Palomino Valley Wild Horse & Burro Center is the Bureau of Land Management's largest facility for wild horses and burros gathered from public lands.
These horses are from the Granite Range Herd Management Area (HMA) just south of Calico Mtn HMA in north-western Nevada. They were gathered January 25 and 26, 2001, and at the time of this photo they were not yet branded or sorted into age and gender groups.
Palomino Valley can hold over 2000 horses at peak times. Most are shipped out within a short time to the various adoption centers in the mid-western and eastern states, or to long-term holding facilities. Although one can adopt from Palomino Valley directly, the Center sees its primary mission as a "processing" facility to prepare horses for adoption elsewhere. Horses prepared at Palomino Valley are shipped throughout the United States to other adoption centers and adoption events. "Processing" or "Preparation" means that each animal is vaccinated, wormed, hooves trimmed if needed, freeze-branded, and entered into the national database with pertinent information such as age, gender, date of capture, capture location and the signalment key for that animal's physical description.
Adopted yearlings & weanlings from Granite Range & Calico Mountains HMAs, winter-spring, 2001.
During the time that the horses and burros are at Palomino Valley, they are available for adoption. Just call ahead to make an appointment, and someone will show you around and help you adopt the horse or burro of your choice.
(Be aware, however, that if you are from out of state, there will be a time delay between when you do the paperwork and when you actually get the horse - they have to have the state vet come out to examine it and the brand inspector has to inspect the brand, and that takes a few days)
Going right to the BLM holding facility for "walk-up" adoption is an excellent way to adopt, especially if you have a specific color, type, or herd area in mind, if there are no scheduled adoptions coming to your neighborhood, or if you don't want to wait for an adoption to come to your area. This is how we adopted Sparky, Benny, and our burros, Bert & Dawn.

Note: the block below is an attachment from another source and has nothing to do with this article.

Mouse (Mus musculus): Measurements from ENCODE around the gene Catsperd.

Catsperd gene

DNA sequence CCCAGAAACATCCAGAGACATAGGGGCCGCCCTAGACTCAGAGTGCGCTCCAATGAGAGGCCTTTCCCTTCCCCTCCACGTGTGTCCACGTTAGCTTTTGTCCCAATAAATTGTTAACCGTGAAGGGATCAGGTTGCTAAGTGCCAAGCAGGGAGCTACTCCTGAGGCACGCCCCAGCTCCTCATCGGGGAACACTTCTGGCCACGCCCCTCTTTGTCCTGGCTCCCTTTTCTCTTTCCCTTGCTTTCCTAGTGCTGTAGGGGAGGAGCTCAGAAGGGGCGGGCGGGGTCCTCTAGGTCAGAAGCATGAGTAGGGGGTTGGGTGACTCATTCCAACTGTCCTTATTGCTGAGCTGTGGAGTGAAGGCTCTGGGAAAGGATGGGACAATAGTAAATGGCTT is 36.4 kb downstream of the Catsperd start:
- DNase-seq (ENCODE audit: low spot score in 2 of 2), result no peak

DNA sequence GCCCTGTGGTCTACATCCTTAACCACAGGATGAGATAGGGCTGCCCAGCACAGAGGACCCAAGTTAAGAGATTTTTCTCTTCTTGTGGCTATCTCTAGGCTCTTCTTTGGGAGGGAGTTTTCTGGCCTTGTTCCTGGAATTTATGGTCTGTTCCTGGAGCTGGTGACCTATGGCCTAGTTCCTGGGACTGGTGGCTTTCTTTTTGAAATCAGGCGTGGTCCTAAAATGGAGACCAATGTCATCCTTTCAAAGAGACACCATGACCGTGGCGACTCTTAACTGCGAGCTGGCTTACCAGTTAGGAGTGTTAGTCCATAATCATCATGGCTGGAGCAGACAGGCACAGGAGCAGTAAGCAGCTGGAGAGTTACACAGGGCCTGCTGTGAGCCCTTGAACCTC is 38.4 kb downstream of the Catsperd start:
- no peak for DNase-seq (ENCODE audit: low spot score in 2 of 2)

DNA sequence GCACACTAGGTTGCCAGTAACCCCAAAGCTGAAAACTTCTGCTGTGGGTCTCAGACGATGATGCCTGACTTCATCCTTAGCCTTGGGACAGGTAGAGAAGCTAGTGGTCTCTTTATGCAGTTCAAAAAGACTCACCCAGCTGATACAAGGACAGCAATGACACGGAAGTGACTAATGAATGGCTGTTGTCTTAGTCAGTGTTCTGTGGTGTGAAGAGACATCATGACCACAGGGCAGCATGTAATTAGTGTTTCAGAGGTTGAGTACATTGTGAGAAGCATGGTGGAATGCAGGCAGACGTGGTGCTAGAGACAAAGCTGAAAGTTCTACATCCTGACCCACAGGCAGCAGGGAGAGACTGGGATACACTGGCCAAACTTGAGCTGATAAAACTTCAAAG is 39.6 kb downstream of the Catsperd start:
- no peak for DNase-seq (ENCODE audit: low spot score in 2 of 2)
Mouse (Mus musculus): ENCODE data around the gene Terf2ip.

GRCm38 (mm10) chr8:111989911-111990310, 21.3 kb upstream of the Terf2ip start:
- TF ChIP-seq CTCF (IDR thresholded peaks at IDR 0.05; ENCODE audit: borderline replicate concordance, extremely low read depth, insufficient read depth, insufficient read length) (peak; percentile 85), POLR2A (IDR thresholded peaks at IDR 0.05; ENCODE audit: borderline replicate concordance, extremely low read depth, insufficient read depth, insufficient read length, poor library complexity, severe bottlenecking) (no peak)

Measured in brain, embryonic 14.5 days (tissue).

Currently it costs $125 per horse, and, after one year of good care, you get full title to the animal.
BELOW: Most of the horses at Palomino Valley in the winter of 2001 were from the Calico Mountains and Granite Range HMA's in Northwestern Nevada. We found the tremendous variety of coloration in these horses to be very exciting.
These light "buckskins" are actually duns - they have zebra striping on their legs and a dorsal stripe under all that winter fur.
This spectacular fellow is from Calico Mountains, same as Sparky. I wonder if they're related? The photo at right shows him being gentled by Bryan Neubert at the 2001 Wild Horse & Burro Show in Reno, NV
One of the above fellows at the Reno Show - This fellow was so curious, he stood right next the the Bryan Neubert demonstrations, watching intently. I wouldn't be surprised if he tamed himself, just from watching the others! At one point I was able to pet his muzzle.
(June, 2005 - this horse is now "Harley" and is the pride and joy of Cindy McMurry)
This little filly was already so tame that I could pet her. At the time, she was already adopted, but I later found out her adopters changed their minds.